by Jack Diablo
After two full length albums on the venerable Sub Pop label, Gainesville’s Holopaw has found a home for their third release in St. Augustine’s Bakery Outlet Records. Why they chose this small but impressive label over the competition is anybody’s guess. Especially when your options include Isaac Brock of Modest Mouse’s Glacial Pace Recordings.
When I received my first taste of Holopaw, I vehemently bemoaned their lack of a drummer during their opening set for Elvis Perkins in Dearland. Thankfully the drums are present on the album along with some beautiful arrangements and John Orth’s unique vocals. Orth’s lyrics read like poetry and are sung with a distinct vibrato that echo the substance of his words. As if that wasn’t enough, backing vocals are provided by Erin Tobey of Pink Razors and friends from Taigaa!, Mahogany and the Good Good provide violin, trombone and clarinet to the already impressive lineup.
Listening to Holopaw is not unlike reading a heady novel. It’s not something you can completely digest the first go-round. There are layers and metaphors that have to be processed and sampled again before their significance is properly understood. In that way Holopaw does not make for good background music. Oh, Glory. Oh, Wilderness really should be experienced with the full package of the album, lyrics sheet and album artwork, before you. Apparently this album is even bigger than the release it originally received, as the band has asked 24 visual artists to interpret the album in whatever way they see fit. This creatively ambitious project derives its inspiration from a line in ‘The Lazy Matador,’ one of the album’s tracks. The results can be found on the band’s blog at www.holopawmusic.blogspot.com.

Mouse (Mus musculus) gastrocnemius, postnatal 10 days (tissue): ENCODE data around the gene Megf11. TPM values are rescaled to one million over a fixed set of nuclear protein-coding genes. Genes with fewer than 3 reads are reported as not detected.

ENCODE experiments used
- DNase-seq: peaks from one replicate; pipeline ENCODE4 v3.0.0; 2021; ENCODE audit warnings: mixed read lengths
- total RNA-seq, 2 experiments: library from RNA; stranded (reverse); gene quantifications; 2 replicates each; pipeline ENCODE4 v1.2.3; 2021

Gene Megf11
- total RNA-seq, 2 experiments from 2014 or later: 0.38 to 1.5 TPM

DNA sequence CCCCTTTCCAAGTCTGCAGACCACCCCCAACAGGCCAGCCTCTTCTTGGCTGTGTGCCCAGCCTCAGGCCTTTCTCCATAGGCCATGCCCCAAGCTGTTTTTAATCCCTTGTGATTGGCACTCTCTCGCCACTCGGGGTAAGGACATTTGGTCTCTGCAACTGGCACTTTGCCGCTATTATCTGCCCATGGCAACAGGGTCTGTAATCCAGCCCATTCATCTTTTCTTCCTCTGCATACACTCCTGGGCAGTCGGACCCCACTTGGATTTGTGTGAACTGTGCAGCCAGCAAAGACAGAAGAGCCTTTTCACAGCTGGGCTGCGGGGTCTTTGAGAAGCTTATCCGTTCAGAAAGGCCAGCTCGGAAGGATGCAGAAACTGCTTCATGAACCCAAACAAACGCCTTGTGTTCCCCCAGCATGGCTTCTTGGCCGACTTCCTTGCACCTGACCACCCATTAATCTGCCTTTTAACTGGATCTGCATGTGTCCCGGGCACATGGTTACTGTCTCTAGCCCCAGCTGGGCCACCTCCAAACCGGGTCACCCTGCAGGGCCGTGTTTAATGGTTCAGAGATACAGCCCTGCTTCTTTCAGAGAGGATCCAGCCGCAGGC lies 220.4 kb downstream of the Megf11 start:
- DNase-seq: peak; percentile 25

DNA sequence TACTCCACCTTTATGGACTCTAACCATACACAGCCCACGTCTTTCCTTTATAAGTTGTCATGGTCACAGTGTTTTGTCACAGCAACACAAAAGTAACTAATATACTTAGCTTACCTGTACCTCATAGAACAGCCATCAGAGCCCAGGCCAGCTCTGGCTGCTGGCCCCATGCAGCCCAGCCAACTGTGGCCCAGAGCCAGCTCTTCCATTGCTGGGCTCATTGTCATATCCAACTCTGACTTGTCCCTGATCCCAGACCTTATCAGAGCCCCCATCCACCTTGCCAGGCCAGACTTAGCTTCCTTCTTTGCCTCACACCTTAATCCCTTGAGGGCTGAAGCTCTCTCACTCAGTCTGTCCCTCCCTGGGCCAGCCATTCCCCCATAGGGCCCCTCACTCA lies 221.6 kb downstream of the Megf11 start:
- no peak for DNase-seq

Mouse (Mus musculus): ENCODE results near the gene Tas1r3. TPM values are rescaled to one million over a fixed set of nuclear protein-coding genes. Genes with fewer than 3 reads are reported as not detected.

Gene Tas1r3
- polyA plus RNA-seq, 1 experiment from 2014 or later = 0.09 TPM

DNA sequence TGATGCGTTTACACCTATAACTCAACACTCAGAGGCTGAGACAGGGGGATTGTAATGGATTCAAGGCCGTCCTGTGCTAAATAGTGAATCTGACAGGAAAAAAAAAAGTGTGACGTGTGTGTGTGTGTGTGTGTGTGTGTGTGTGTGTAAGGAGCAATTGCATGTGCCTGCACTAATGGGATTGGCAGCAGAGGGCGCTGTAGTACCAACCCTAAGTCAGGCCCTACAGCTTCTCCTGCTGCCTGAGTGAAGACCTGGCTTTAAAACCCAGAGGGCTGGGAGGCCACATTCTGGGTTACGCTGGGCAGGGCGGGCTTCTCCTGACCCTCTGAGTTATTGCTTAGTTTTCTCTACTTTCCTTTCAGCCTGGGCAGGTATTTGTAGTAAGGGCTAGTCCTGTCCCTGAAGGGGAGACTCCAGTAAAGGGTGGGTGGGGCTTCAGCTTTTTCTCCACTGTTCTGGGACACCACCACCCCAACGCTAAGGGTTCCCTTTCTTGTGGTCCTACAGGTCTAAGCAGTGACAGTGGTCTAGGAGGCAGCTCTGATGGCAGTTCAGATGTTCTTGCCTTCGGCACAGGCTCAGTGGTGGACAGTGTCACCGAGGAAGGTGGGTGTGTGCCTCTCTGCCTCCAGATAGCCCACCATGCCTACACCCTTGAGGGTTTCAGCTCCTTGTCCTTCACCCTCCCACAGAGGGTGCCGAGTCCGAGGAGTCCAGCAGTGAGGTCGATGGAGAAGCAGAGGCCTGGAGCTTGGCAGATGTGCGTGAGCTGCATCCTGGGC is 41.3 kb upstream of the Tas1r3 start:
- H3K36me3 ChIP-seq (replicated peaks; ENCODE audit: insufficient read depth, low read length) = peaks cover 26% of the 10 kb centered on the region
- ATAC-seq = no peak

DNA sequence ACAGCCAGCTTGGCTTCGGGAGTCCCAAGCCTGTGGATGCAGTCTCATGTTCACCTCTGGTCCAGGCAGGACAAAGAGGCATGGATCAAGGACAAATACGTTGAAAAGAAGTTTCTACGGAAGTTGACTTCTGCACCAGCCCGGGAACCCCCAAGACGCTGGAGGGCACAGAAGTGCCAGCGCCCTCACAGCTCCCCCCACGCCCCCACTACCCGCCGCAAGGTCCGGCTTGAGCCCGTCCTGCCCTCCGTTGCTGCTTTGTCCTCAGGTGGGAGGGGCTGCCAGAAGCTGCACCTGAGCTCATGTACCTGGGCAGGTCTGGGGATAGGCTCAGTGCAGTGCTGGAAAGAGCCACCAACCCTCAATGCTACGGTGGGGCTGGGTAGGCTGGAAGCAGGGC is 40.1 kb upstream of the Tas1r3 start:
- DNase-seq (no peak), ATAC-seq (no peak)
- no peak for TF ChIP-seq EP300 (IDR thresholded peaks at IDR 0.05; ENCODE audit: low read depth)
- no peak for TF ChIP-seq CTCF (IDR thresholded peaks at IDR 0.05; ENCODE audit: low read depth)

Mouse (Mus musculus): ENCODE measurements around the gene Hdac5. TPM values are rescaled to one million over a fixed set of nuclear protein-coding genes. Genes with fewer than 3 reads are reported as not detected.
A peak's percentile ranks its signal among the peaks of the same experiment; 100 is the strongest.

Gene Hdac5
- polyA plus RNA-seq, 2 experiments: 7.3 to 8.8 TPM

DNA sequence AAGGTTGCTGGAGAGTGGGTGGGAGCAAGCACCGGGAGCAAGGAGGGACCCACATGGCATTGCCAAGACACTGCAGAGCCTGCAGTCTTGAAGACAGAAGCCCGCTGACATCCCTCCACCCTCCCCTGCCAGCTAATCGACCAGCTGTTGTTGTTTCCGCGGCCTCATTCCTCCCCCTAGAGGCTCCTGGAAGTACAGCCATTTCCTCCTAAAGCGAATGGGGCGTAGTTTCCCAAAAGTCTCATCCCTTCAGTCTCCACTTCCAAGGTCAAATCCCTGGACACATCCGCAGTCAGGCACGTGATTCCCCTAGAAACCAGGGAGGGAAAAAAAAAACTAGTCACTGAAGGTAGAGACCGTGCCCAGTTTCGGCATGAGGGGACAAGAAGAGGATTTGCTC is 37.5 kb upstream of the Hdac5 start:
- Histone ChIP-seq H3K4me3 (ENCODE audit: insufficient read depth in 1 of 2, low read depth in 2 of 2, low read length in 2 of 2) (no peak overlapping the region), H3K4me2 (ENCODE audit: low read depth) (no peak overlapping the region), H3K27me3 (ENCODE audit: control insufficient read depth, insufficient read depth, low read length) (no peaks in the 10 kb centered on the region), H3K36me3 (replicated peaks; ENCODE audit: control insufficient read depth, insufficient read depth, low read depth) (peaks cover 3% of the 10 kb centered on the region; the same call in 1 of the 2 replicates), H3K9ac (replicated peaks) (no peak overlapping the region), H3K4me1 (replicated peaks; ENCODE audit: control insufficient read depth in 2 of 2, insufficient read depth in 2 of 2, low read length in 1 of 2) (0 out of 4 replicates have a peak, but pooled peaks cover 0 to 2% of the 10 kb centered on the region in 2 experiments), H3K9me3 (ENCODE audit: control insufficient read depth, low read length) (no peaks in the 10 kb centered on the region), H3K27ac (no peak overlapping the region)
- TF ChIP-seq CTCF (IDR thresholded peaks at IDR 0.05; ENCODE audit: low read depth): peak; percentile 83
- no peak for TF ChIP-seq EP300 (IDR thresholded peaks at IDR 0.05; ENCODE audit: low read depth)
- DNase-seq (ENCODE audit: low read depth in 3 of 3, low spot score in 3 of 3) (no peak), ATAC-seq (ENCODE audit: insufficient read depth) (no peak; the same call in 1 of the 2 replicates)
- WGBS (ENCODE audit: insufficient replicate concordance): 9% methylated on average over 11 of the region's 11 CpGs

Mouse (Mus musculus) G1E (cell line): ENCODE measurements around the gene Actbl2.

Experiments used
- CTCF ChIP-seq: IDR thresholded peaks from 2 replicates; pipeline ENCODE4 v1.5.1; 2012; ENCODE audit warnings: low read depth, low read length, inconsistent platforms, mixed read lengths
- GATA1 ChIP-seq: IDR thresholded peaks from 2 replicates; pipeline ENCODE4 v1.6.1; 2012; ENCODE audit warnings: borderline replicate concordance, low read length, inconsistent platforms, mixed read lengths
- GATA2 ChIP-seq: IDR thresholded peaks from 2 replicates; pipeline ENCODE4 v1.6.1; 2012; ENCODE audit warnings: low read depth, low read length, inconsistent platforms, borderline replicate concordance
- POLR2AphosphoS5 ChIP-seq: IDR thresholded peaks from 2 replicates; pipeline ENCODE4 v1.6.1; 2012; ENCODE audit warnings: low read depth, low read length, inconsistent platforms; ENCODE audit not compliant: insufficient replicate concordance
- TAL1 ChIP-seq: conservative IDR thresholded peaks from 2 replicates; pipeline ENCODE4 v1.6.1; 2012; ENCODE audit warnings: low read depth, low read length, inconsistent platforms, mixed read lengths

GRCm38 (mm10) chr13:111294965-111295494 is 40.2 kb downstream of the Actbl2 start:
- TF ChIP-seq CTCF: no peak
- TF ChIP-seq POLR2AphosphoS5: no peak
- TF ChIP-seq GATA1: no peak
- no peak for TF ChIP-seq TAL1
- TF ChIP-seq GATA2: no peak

The genius on this album is pretty undeniable. Whether or not it’s the kind of album you’ll be into depends upon just how deep you are prepared to go. But I say go for it.
HOLOPAW Oh, Glory. Oh, Wilderness
by Jack Diablo